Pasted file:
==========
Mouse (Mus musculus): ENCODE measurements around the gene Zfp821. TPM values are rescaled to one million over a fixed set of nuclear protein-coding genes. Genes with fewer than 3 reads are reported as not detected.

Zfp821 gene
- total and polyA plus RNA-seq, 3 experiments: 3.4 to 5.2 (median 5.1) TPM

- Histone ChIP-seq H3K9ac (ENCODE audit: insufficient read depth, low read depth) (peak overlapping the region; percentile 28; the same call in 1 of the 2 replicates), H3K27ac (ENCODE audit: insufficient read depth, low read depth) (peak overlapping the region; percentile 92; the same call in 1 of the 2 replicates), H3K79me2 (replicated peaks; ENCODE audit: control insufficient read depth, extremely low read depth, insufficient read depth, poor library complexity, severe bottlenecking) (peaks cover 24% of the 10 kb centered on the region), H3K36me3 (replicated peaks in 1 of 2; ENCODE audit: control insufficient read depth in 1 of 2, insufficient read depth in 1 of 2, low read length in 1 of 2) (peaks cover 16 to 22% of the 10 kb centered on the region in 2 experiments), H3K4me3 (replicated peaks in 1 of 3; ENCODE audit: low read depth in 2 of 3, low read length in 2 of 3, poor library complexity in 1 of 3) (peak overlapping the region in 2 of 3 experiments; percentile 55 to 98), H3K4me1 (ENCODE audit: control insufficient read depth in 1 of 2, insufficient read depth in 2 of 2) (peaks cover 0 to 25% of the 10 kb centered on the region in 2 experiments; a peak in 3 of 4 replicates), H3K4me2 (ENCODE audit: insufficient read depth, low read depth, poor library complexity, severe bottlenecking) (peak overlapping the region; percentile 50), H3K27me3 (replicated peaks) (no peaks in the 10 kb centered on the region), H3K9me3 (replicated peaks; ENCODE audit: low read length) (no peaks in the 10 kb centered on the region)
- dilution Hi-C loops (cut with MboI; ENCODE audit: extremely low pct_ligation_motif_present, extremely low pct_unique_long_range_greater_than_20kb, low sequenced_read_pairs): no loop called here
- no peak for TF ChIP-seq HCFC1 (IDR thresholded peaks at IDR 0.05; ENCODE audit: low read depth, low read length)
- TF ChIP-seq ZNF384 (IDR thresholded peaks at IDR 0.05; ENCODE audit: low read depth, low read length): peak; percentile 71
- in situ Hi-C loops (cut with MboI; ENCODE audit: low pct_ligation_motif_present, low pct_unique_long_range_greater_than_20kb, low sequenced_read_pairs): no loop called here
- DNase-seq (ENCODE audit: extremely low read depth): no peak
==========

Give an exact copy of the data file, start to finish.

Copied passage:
Mouse (Mus musculus): ENCODE measurements around the gene Zfp821. TPM values are rescaled to one million over a fixed set of nuclear protein-coding genes. Genes with fewer than 3 reads are reported as not detected.

Zfp821 gene
- total and polyA plus RNA-seq, 3 experiments: 3.4 to 5.2 (median 5.1) TPM

- Histone ChIP-seq H3K9ac (ENCODE audit: insufficient read depth, low read depth) (peak overlapping the region; percentile 28; the same call in 1 of the 2 replicates), H3K27ac (ENCODE audit: insufficient read depth, low read depth) (peak overlapping the region; percentile 92; the same call in 1 of the 2 replicates), H3K79me2 (replicated peaks; ENCODE audit: control insufficient read depth, extremely low read depth, insufficient read depth, poor library complexity, severe bottlenecking) (peaks cover 24% of the 10 kb centered on the region), H3K36me3 (replicated peaks in 1 of 2; ENCODE audit: control insufficient read depth in 1 of 2, insufficient read depth in 1 of 2, low read length in 1 of 2) (peaks cover 16 to 22% of the 10 kb centered on the region in 2 experiments), H3K4me3 (replicated peaks in 1 of 3; ENCODE audit: low read depth in 2 of 3, low read length in 2 of 3, poor library complexity in 1 of 3) (peak overlapping the region in 2 of 3 experiments; percentile 55 to 98), H3K4me1 (ENCODE audit: control insufficient read depth in 1 of 2, insufficient read depth in 2 of 2) (peaks cover 0 to 25% of the 10 kb centered on the region in 2 experiments; a peak in 3 of 4 replicates), H3K4me2 (ENCODE audit: insufficient read depth, low read depth, poor library complexity, severe bottlenecking) (peak overlapping the region; percentile 50), H3K27me3 (replicated peaks) (no peaks in the 10 kb centered on the region), H3K9me3 (replicated peaks; ENCODE audit: low read length) (no peaks in the 10 kb centered on the region)
- dilution Hi-C loops (cut with MboI; ENCODE audit: extremely low pct_ligation_motif_present, extremely low pct_unique_long_range_greater_than_20kb, low sequenced_read_pairs): no loop called here
- no peak for TF ChIP-seq HCFC1 (IDR thresholded peaks at IDR 0.05; ENCODE audit: low read depth, low read length)
- TF ChIP-seq ZNF384 (IDR thresholded peaks at IDR 0.05; ENCODE audit: low read depth, low read length): peak; percentile 71
- in situ Hi-C loops (cut with MboI; ENCODE audit: low pct_ligation_motif_present, low pct_unique_long_range_greater_than_20kb, low sequenced_read_pairs): no loop called here
- DNase-seq (ENCODE audit: extremely low read depth): no peak